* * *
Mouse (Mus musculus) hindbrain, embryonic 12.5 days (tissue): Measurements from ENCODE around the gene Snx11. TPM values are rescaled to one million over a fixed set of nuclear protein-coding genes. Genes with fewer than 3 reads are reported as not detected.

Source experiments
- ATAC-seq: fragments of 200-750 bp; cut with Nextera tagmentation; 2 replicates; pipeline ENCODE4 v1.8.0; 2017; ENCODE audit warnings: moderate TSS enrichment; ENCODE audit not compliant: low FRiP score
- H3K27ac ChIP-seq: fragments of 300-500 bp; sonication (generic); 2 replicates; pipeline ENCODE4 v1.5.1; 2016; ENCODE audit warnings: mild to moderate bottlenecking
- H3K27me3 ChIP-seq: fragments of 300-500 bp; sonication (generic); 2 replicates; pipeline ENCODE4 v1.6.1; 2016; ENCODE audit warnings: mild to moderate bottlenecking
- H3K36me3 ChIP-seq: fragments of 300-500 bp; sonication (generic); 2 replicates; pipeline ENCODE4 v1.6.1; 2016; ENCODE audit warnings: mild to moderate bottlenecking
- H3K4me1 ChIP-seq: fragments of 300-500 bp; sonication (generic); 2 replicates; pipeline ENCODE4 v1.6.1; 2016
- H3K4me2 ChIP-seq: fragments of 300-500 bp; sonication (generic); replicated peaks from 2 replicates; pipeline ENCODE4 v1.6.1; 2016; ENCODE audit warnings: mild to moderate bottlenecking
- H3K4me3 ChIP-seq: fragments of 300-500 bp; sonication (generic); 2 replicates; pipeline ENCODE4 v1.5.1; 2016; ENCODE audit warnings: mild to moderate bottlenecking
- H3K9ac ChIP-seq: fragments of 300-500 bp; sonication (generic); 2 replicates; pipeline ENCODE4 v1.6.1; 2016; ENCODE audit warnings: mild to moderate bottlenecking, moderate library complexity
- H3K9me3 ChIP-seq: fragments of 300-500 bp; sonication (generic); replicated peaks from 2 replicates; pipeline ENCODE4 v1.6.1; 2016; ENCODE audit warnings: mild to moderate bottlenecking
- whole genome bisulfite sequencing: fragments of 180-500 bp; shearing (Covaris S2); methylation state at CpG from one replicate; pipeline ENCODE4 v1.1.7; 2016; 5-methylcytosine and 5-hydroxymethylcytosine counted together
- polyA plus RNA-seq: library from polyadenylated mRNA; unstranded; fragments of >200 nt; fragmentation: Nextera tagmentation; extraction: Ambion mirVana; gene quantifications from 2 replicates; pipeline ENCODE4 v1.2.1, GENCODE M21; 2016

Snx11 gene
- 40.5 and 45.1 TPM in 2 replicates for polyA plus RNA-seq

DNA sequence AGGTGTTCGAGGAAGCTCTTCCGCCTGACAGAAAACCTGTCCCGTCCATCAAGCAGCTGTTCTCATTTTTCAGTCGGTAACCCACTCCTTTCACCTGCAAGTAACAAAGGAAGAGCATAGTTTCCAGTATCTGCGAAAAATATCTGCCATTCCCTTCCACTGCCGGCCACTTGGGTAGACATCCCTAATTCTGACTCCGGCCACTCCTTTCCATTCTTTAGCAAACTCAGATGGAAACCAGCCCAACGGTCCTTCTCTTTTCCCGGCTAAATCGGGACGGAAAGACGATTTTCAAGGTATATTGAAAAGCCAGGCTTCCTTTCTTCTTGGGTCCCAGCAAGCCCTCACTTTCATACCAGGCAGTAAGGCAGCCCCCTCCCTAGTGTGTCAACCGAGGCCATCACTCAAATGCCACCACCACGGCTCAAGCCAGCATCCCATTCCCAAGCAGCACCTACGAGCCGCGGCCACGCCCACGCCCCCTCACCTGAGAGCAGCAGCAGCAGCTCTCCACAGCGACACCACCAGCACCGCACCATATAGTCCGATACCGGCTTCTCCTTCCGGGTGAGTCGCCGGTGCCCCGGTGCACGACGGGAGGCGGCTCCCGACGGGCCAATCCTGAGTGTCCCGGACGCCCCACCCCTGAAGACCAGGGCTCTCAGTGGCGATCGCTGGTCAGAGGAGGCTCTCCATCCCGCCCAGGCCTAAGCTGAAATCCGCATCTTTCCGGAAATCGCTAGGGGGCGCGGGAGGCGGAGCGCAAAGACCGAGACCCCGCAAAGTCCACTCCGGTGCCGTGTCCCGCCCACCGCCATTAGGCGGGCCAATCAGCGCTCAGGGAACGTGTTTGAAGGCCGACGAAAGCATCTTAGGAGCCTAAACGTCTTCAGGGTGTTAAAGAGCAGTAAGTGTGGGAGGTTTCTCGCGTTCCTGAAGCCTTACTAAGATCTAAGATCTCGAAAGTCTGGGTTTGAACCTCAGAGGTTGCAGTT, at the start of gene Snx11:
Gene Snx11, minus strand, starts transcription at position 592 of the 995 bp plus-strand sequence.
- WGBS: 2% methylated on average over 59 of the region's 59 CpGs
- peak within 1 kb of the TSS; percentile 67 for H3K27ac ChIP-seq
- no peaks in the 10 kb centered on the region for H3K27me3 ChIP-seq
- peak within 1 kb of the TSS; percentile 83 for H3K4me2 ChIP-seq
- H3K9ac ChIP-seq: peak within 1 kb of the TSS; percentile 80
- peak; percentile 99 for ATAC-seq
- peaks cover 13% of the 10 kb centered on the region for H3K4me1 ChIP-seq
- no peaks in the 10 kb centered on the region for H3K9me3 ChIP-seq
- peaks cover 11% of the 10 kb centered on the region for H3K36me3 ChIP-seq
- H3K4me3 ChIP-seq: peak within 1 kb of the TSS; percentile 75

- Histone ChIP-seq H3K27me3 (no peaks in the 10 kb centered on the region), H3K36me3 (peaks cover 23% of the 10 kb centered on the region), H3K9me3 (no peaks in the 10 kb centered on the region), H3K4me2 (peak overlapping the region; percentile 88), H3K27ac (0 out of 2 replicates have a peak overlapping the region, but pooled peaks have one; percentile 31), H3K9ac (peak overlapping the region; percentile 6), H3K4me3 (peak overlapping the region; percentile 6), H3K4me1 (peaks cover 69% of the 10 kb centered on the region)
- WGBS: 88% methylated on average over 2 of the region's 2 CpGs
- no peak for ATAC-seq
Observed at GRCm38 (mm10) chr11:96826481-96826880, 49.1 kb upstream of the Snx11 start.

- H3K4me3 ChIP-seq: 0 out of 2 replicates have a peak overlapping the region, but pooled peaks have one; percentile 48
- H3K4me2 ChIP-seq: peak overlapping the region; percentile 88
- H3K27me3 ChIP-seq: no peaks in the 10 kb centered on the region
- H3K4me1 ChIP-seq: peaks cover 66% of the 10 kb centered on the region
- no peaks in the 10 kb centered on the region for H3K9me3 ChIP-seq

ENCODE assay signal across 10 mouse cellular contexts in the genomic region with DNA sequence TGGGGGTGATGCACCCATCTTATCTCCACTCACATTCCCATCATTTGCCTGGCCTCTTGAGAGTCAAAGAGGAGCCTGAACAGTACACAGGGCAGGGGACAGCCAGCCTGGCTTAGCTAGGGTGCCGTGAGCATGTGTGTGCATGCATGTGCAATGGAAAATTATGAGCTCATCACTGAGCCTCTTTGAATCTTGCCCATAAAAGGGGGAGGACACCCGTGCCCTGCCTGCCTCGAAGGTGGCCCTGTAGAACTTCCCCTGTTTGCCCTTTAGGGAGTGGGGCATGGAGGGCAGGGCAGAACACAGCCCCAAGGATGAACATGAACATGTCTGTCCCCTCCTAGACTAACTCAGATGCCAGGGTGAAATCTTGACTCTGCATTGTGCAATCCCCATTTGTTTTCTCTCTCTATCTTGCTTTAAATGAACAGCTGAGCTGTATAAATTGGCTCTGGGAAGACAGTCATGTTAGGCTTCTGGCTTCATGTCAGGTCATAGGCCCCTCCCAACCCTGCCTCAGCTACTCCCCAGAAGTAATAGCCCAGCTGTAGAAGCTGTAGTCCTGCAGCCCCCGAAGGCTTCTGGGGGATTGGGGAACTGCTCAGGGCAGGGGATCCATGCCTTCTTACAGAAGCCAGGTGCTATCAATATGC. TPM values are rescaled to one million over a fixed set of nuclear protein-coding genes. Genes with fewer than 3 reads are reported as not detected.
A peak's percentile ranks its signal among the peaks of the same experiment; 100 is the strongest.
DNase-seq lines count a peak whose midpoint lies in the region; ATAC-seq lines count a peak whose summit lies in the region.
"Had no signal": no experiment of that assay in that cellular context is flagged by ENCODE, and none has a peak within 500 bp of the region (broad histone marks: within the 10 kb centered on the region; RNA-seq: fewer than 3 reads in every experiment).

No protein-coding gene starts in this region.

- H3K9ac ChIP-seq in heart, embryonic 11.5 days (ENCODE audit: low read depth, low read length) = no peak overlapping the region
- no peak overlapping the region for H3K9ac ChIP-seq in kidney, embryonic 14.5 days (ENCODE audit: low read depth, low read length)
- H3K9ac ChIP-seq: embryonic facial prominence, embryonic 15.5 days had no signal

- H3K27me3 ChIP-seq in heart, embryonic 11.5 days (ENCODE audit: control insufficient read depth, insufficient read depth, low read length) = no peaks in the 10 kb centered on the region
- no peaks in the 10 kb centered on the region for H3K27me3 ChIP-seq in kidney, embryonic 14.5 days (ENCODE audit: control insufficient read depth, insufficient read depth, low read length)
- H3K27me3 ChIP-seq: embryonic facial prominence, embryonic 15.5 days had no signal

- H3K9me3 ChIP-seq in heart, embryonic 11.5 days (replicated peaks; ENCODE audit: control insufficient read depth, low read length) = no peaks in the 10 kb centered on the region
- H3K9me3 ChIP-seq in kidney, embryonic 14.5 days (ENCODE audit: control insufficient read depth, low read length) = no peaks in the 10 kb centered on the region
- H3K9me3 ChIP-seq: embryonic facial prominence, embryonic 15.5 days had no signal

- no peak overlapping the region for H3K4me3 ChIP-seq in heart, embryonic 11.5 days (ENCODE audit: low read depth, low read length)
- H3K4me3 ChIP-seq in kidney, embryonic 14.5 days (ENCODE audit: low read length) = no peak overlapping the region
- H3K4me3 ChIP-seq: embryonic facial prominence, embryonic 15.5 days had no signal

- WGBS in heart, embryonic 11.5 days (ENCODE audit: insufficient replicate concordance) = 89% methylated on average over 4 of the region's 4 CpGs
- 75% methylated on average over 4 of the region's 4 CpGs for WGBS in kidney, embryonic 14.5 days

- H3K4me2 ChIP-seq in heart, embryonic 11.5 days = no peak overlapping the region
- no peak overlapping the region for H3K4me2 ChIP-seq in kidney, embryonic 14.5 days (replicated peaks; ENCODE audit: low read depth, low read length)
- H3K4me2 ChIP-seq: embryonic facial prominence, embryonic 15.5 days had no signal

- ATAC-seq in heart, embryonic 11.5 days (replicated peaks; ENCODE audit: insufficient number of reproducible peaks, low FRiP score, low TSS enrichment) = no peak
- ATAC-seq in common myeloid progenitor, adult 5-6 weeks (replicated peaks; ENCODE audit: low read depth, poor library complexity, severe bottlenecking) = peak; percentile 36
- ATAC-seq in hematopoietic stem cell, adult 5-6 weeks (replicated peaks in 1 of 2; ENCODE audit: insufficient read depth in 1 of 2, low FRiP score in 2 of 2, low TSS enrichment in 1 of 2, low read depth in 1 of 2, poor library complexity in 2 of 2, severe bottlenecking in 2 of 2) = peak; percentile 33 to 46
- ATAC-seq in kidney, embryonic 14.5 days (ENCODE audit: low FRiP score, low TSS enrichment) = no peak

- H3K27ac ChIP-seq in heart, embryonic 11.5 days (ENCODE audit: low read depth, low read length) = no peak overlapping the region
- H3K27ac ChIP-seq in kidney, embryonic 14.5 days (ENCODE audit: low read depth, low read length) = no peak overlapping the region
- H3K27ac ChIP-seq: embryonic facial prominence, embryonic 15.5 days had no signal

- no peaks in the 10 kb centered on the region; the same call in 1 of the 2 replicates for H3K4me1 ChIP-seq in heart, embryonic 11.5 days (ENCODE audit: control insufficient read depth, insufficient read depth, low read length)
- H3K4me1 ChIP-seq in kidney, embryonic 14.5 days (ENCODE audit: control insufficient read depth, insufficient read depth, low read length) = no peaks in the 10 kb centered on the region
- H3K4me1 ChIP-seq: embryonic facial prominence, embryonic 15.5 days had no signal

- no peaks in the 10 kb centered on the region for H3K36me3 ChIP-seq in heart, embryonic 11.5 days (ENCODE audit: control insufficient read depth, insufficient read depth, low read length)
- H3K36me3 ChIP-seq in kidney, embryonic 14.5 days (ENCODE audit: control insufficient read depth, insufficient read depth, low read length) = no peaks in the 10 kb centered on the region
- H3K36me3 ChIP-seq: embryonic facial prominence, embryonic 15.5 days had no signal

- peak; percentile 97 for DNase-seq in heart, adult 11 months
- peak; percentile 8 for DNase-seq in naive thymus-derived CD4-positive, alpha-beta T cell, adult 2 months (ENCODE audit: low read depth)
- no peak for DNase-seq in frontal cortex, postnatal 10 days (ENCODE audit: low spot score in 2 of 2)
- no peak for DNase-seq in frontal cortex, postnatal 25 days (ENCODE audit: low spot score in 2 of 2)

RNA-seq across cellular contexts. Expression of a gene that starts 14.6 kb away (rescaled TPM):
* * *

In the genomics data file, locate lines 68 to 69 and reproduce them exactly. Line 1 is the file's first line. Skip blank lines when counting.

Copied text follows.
- H3K4me1 ChIP-seq: embryonic facial prominence, embryonic 15.5 days had no signal

- no peaks in the 10 kb centered on the region for H3K36me3 ChIP-seq in heart, embryonic 11.5 days (ENCODE audit: control insufficient read depth, insufficient read depth, low read length)